According to the Dept of Justice, there are roughly 110,282 active missing person cases on record for 2006. Children under the age of 18 account for 53 % of the records and 11% were for young adults between the ages of 18 and 20.
People go missing for a variety of reasons and many are found or return on their own. Roughly 10% are never seen or heard from again. If you find yourself in a situation where a loved one, friend or collegue is missing and you suspect something is not right please see the list below.
Take care of yourself You are the vital link to your loved one. You are the one who can motivate others to keep searching.
Contact local law enforcementSome
law enforcement agencies are reluctant to take a report of a missing adult. Stress that you are concerned for his or her safety.
Get Help from Others
People want to help but they often don't know what to do. Give them tasks – don’t wait for them to ask. They can help with phone calls, completing forms, mailing flyers, reaching out to the media, making certain you take care of yourself, etc.
Collect personal items.
Collect some articles of unwashed clothing. Put his/her toothbrush and/or comb or hairbrush in a brown paper bag. Check with the police before you do this. Some states have enacted laws that require police do this collection from all reported missing person, regardless of age of the missing.
Keep a telephone log
Keep track of how you talk to, from what agency they are from and what the call was about. Remember to write down the time and date as well. This will help to keep things straight and have an on-going list of contacts.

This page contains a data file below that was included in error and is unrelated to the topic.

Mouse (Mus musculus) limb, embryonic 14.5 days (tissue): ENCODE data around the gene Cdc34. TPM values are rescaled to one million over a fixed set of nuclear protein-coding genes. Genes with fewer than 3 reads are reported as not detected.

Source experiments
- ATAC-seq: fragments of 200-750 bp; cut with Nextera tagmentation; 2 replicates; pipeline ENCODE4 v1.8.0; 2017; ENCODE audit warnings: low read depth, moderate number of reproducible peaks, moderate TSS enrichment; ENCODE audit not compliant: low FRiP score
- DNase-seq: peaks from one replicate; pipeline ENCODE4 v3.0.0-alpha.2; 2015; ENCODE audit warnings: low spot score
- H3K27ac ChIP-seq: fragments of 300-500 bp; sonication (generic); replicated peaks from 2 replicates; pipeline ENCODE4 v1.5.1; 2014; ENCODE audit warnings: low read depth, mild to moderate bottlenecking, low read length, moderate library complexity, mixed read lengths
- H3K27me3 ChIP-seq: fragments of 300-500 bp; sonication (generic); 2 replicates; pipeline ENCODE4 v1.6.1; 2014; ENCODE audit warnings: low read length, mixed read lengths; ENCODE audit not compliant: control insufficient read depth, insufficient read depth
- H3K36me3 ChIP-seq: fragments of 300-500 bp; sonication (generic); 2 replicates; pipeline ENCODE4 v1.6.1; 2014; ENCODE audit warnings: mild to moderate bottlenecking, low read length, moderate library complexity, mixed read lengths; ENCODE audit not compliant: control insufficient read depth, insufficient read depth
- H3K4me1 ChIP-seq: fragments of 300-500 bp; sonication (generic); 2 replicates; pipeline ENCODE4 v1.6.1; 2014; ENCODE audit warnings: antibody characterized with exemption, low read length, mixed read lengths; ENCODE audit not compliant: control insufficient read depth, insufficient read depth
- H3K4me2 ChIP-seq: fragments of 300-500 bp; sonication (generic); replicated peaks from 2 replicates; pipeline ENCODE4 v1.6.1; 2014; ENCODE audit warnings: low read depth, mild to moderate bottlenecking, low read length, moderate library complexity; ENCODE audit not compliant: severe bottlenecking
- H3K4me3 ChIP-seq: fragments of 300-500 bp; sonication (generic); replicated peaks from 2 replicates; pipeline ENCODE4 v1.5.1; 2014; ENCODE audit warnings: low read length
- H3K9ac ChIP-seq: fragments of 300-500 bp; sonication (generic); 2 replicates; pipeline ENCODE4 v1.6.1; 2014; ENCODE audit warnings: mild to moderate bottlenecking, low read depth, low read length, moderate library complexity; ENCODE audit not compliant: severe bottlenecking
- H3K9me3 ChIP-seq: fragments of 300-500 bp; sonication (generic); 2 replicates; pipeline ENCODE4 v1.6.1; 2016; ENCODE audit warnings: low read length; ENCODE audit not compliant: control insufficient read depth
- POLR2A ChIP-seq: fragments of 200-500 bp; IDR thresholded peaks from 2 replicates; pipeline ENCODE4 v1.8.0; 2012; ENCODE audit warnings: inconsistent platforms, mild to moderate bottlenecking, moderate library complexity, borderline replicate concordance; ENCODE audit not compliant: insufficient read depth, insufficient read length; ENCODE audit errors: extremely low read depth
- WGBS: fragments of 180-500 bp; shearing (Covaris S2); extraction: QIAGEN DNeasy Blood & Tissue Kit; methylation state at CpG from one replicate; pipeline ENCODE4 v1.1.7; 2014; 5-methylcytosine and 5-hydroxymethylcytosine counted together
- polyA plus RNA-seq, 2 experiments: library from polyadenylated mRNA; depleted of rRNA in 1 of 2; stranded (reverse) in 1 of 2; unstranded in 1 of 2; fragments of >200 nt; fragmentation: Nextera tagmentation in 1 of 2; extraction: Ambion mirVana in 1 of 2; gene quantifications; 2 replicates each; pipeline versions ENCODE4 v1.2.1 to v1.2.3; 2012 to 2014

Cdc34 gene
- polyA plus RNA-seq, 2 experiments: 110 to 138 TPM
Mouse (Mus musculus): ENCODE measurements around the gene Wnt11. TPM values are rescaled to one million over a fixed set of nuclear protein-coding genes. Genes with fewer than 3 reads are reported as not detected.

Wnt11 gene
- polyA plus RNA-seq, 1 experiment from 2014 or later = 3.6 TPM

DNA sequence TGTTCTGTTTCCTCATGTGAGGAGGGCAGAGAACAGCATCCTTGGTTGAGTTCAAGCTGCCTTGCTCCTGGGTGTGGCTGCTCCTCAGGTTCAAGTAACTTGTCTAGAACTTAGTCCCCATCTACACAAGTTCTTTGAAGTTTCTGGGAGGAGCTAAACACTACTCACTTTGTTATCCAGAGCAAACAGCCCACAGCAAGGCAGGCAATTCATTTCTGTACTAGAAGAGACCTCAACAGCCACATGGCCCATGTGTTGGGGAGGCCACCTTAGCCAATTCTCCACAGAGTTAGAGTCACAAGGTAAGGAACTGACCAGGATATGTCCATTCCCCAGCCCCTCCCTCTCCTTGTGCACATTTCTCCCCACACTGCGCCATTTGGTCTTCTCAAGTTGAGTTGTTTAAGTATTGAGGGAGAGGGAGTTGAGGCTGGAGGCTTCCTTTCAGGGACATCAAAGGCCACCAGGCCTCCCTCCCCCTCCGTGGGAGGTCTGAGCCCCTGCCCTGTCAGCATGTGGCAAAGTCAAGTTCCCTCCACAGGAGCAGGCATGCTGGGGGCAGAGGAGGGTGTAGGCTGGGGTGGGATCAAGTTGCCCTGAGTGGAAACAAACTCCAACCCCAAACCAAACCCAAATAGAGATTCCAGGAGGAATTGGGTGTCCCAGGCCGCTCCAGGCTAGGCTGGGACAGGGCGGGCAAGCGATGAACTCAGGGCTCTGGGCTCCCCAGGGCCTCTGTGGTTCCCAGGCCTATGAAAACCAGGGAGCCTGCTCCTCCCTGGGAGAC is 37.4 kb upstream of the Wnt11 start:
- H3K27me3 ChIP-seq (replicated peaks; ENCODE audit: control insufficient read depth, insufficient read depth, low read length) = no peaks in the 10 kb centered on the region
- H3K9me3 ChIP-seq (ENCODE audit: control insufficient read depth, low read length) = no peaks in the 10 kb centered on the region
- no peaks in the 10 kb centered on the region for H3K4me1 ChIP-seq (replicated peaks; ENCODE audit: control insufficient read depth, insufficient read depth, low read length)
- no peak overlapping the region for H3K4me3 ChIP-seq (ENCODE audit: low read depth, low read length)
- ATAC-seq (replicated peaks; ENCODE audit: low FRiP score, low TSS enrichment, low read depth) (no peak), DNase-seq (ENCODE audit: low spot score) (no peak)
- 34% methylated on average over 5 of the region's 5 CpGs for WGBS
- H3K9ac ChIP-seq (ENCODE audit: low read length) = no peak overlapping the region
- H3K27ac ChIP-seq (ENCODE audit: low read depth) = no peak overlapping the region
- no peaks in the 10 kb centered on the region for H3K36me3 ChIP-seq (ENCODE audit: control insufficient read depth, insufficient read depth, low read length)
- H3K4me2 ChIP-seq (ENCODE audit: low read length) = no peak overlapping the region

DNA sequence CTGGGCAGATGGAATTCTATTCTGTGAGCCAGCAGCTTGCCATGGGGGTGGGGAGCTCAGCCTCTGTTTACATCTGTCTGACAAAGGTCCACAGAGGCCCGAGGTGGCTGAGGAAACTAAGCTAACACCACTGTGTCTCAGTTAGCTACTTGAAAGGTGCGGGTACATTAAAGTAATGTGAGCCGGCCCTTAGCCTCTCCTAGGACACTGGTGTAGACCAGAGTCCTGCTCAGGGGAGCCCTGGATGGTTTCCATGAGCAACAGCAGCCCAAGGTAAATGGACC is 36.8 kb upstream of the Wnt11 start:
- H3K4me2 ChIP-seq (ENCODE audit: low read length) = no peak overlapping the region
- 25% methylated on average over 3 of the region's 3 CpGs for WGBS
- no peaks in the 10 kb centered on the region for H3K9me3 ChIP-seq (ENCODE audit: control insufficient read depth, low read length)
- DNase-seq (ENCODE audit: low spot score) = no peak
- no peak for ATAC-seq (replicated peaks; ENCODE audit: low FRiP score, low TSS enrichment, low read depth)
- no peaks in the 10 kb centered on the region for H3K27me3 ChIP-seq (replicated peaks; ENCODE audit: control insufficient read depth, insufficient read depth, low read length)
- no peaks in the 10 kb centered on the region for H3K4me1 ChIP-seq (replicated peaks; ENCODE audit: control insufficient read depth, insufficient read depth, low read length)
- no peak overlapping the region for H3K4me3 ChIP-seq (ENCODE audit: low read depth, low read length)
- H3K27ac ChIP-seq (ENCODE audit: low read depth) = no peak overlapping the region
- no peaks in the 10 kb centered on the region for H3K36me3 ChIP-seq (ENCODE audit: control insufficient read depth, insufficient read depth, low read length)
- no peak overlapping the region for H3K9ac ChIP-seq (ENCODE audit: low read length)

Collect recent photos to be used to make flyers. Full frontal photos are more desirable.
Flyers do help. It’s helpful to use a candid natural photo rather than a posed shot. This will assist people in recognizing your loved one. Make certain that these flyers are posted in the types of areas and retail establishments that your loved one would frequent
Provide bus/train stations with a flyer or picture of your child. Bus stations don’t usually keep track of the names of people on busses but employees may recognize a picture or a description.
Contact the Media
Although TV seldom features missing adults, it is sometimes possible to find a sympathetic columnist with a newspaper who will cover the story and print a photo. Designate a spokesperson that can speak to the media and develop a press kit with relevant information.
Stick to the facts
Keep the reporters to the facts. Don’t be swayed by leading questions. Disregard their speculation or unfounded rumors. You will carry more credibility if you simply stick to the facts.
Hold awareness eventsMedia attention will generate leads. Volunteers can organize many events that will keep the story in the hearts and minds of the public.